Mount Sinai launches new mobile precision wellness iPhone app

Have you ever wondered whether your double latte really helps you function better in that early-morning meeting? Or if melatonin truly gives you better sleep at night? Now there's a way to find out, thanks to a new mobile precision wellness iPhone app developed at the Icahn School of Medicine at Mount Sinai.

The app, known as N1, enables individuals to answer these kinds of questions in a statistically rigorous way. The app is also designed to address a pervasive problem in health and medicine- different treatments can work differently on different people. Some respond very well to acetaminophen, for example, while others feel no benefit. Trying to find the most effective treatment for yourself through trial and error can be challenging.

We've taken the tools that power clinical research and for the first time made them available to the public. Individuals can now use some of the statistical and methodological tools that scientists use."

Noah Zimmerman, PhD, founding Director of the Health Data and Design Innovation Center at the Institute for Next Generation Healthcare (INGH)

The app's name is derived from what scientists call an "n-of-1" trial, in which individuals compare the effects of different treatments on themselves. The concept isn't new, but n-of-1 trials haven't been widely adopted because designing these kinds of studies from scratch can be expensive and require specialized expertise. The N1 app simplifies the process by defining the parameters of the experiment-;outlining what treatments to try, when to take them, and what outcomes to measure. It then uses sophisticated statistics to analyze the data that users collect and generates individualized results summarizing the comparative effectiveness of the treatments.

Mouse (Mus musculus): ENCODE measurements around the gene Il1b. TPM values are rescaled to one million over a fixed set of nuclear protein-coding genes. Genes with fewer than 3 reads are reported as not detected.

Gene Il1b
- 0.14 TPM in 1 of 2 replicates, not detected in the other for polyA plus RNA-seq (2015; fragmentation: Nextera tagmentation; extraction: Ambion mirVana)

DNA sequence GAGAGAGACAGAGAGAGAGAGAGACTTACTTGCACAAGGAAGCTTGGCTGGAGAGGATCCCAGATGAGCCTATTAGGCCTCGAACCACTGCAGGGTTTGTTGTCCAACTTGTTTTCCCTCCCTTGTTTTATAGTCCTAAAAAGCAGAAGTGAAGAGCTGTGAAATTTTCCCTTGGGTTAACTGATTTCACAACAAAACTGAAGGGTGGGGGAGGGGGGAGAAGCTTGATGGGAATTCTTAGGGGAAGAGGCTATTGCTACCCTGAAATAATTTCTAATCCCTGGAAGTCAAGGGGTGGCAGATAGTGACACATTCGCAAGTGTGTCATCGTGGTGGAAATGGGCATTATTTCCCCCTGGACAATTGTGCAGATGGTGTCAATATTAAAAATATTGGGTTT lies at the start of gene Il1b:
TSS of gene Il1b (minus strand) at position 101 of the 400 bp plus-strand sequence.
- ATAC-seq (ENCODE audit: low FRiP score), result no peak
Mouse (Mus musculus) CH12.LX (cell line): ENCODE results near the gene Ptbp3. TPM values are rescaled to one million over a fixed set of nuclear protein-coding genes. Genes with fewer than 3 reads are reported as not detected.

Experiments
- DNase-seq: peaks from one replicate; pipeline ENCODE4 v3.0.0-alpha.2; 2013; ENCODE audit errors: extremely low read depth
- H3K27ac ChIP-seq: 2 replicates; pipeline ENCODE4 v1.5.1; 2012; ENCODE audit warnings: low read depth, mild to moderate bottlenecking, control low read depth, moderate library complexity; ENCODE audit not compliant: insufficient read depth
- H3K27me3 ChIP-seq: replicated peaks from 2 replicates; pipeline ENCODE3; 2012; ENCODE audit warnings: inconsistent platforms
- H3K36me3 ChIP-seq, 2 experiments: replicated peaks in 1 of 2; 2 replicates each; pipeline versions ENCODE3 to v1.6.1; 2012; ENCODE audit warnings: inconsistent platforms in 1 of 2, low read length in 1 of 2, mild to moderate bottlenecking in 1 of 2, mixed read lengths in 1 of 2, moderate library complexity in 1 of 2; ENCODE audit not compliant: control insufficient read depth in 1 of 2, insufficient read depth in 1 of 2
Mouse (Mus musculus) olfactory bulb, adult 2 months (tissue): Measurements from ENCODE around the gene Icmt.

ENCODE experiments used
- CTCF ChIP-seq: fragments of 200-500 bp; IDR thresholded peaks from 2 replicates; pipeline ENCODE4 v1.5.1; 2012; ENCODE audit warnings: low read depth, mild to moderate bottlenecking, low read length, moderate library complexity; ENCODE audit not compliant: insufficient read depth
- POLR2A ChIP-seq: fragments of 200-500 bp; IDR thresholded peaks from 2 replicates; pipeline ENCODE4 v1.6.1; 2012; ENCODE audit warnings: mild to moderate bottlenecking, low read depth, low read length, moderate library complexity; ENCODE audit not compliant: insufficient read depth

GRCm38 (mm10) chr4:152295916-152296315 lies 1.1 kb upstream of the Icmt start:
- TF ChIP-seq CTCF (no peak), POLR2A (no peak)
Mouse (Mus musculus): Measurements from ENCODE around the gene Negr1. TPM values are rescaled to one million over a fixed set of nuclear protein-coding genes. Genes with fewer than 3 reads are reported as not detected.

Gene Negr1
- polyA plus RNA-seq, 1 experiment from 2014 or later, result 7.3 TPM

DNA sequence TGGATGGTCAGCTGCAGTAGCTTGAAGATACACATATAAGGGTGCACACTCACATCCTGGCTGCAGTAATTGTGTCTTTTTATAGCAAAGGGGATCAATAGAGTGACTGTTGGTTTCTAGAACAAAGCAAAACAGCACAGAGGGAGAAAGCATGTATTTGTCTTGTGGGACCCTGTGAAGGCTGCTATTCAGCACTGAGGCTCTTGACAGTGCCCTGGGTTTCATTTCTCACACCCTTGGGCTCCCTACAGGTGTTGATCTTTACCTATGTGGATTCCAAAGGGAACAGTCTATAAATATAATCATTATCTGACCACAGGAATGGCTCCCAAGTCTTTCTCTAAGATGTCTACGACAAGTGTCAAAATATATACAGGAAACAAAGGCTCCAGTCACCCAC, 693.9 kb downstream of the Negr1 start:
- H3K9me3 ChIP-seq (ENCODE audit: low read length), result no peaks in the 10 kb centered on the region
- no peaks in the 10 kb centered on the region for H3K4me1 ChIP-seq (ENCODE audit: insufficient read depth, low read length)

"Through the use of technology, we are able to make these tools available to a much broader audience," says Jason Bobe, MSc, Associate Professor of Genetics and Genomic Sciences at the Icahn School of Medicine at Mount Sinai, Director of Democratized Health Innovation at INGH, and Principal Investigator of the study. "The hope is the app will enable many more people to adopt the n-of-1 approach."

Users must agree to share their data from the app- deidentified, in most cases- with Mount Sinai researchers, but can choose whether or not to share de-identified data with scientists outside Mount Sinai.

The app, now freely available in the Apple iOS store (but not yet available on Android), is launching with a specific experiment: the "coffee vs. tea challenge." The goal of this study is to determine whether users get a better brain boost from caffeine or caffeine plus L-theanine, a naturally occurring compound found in green tea. Each morning, the app will instruct users to take caffeine or caffeine + L-theanine, from coffee, tea, or over-the-counter supplements. It will then deliver a series of brain teasers to assess creative thinking, processing speed, and visual attention.

"We are launching the app with a wellness-related experiment to give users a fun, interesting, and safe way to learn about the n-of-1 approach," says Mr. Bobe.

Mr. Bobe and collaborators plan to roll out additional experiments designed to demonstrate how to use medical science to address common wellness-related issues, such as sleep problems or chronic pain. Some of these will take advantage of data from wearable devices and smartphone apps that many people already use for self-tracking. Eventually, the team hopes to adapt the platform so users will be able to design their own experiments. N-of-1 experiments may also provide individuals a way to assess the benefits of the myriad wellness products on the market, such as supplements or apps that claim to improve sleep or memory.

Though the N1 app will initially focus on wellness, these methods and tools may one day be more regularly used in clinical contexts. Some physicians already use n-of-1 experiments as an alternative to the trial-and-error approach often required to find the best treatment for their patients. For a patient suffering from chronic pain, for example, a physician might prescribe an n-of-1 experiment comparing acetaminophen (Tylenol) and ibuprofen (Advil). The N1 app could offer physicians an easier way to structure these comparisons.

"The N1 app gives users a tool to leverage data they may already collect to make informed decisions about real-world treatment dilemmas," Dr. Zimmerman says. "We hope this will help people make data-supported choices about what really works for them."

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